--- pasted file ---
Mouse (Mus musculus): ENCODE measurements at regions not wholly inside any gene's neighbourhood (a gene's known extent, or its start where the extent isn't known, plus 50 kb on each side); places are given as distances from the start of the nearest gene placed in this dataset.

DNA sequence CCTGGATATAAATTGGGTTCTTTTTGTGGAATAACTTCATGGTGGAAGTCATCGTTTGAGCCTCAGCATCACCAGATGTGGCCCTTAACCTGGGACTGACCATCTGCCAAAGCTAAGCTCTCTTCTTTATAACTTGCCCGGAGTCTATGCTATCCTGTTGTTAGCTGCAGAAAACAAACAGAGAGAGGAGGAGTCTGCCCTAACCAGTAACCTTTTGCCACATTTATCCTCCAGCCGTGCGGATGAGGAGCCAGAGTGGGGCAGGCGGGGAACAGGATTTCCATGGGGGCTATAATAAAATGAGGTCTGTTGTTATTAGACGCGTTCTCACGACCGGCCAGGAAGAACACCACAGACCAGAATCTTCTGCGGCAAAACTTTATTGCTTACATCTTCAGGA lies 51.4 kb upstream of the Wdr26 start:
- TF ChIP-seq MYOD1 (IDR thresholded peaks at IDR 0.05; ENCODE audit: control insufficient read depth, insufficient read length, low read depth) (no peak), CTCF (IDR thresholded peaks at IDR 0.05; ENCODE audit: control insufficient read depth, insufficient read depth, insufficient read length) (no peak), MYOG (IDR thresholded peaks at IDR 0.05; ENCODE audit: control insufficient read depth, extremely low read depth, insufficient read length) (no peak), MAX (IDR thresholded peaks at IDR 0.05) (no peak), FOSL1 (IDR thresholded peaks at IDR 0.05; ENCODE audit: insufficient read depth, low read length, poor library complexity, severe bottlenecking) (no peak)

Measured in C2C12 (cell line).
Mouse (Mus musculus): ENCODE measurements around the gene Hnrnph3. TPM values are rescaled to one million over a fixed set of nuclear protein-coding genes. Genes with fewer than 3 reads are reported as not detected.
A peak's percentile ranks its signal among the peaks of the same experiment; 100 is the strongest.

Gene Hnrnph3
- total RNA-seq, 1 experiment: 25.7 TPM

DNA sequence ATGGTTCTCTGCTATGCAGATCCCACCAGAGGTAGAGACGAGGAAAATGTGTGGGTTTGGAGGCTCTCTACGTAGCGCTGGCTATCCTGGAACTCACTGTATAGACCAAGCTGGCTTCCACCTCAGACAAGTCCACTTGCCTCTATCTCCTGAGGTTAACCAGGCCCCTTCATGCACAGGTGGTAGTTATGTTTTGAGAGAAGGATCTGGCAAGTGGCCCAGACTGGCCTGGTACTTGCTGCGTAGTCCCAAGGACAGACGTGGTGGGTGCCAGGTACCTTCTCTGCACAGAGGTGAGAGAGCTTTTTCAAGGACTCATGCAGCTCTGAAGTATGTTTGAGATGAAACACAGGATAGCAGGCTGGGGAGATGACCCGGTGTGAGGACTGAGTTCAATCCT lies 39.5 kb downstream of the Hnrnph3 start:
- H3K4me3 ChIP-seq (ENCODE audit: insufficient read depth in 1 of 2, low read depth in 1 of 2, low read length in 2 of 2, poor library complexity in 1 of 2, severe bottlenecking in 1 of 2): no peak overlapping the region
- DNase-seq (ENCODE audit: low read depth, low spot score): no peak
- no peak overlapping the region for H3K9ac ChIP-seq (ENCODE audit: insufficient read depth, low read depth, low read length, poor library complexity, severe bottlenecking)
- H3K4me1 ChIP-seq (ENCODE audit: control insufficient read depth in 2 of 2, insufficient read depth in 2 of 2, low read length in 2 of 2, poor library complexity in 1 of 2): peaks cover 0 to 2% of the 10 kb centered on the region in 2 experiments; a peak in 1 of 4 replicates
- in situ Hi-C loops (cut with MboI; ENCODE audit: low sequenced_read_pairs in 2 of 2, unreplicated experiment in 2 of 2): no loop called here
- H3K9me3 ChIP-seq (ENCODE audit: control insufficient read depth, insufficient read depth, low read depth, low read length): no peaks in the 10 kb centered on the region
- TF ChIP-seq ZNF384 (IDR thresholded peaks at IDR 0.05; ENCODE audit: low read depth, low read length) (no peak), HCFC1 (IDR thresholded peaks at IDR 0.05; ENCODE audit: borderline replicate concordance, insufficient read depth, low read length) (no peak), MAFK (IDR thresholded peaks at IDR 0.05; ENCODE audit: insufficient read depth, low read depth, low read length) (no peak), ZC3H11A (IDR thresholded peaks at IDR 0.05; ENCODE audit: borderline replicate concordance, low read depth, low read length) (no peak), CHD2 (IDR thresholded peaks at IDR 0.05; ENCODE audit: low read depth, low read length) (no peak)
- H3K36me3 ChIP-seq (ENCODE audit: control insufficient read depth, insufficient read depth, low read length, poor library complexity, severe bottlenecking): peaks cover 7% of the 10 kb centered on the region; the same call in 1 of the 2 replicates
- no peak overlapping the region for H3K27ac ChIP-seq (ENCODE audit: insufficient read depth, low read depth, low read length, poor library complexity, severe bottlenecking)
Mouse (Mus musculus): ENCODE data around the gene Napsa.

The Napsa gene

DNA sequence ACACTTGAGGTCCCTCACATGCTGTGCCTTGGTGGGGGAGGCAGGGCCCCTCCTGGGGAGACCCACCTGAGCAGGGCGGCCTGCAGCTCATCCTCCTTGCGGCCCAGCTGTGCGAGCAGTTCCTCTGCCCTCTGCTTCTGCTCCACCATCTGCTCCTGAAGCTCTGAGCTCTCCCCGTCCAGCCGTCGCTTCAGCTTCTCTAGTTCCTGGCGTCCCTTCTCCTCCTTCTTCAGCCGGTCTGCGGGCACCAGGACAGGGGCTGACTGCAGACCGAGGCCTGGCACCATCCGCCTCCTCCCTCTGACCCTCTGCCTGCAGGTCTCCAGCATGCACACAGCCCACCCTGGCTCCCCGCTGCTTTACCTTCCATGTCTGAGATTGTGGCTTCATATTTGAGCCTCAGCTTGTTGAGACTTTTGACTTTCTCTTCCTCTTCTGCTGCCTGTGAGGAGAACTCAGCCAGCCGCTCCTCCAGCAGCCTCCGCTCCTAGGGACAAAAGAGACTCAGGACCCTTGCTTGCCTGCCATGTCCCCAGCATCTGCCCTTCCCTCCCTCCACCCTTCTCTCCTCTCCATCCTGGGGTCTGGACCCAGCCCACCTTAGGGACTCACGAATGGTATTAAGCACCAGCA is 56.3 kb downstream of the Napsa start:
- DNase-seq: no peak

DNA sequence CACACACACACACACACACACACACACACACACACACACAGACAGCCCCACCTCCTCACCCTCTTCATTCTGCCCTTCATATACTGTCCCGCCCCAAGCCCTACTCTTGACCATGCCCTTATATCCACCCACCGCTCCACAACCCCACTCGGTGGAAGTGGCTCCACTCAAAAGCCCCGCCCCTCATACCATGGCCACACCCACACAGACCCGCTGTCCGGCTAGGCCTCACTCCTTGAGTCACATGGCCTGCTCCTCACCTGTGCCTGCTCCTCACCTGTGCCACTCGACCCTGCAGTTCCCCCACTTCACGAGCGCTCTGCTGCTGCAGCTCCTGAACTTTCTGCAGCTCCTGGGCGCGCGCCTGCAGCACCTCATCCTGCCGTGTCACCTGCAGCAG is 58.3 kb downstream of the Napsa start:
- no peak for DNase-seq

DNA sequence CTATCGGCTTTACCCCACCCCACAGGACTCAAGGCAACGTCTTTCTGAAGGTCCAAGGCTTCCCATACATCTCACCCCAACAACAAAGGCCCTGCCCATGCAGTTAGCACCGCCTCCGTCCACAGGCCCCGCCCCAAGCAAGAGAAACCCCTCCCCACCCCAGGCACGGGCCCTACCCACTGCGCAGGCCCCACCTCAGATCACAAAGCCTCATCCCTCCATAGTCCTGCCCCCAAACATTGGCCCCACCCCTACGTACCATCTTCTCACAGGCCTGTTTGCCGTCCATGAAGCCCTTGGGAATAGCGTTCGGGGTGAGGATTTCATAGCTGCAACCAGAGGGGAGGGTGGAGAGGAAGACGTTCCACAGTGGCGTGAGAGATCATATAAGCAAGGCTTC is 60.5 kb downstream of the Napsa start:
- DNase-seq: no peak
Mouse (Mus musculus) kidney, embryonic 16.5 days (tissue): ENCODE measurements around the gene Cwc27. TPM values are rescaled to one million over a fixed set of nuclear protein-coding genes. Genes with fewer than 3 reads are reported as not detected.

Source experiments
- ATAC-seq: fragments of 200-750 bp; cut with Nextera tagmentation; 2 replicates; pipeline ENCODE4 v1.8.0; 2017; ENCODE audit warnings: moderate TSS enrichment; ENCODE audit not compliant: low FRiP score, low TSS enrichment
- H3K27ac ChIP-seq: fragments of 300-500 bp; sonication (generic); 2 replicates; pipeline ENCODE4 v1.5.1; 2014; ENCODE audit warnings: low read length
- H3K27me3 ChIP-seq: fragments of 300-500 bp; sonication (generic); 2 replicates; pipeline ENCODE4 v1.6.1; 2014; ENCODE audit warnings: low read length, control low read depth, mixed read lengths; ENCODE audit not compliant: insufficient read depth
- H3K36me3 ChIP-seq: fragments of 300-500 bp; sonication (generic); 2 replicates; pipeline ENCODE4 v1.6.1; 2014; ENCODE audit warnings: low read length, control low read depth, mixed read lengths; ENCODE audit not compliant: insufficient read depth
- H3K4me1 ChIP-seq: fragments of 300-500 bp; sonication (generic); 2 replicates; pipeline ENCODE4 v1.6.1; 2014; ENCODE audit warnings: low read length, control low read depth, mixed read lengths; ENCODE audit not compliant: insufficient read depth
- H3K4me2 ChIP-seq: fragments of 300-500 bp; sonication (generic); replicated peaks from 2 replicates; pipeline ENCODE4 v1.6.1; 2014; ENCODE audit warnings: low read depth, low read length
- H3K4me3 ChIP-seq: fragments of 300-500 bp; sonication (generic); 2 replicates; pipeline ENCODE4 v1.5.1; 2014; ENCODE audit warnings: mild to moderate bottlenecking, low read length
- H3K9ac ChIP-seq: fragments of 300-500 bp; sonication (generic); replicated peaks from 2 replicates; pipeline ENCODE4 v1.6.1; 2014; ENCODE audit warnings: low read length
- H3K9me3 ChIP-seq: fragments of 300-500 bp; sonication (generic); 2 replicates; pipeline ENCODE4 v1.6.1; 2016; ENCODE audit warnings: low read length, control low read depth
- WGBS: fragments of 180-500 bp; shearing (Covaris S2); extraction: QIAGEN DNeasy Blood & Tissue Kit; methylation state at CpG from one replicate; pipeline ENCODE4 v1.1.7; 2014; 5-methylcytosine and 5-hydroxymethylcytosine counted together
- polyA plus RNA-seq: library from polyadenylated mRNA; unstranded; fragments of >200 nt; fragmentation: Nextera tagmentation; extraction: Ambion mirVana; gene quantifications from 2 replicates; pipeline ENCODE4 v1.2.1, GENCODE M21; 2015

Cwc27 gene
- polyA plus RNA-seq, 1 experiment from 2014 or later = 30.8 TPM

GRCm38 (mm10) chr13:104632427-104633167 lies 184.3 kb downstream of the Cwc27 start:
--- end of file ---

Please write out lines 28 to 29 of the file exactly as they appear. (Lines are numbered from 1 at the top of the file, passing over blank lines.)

Source experiments
- ATAC-seq: fragments of 200-750 bp; cut with Nextera tagmentation; 2 replicates; pipeline ENCODE4 v1.8.0; 2017; ENCODE audit warnings: moderate TSS enrichment; ENCODE audit not compliant: low FRiP score, low TSS enrichment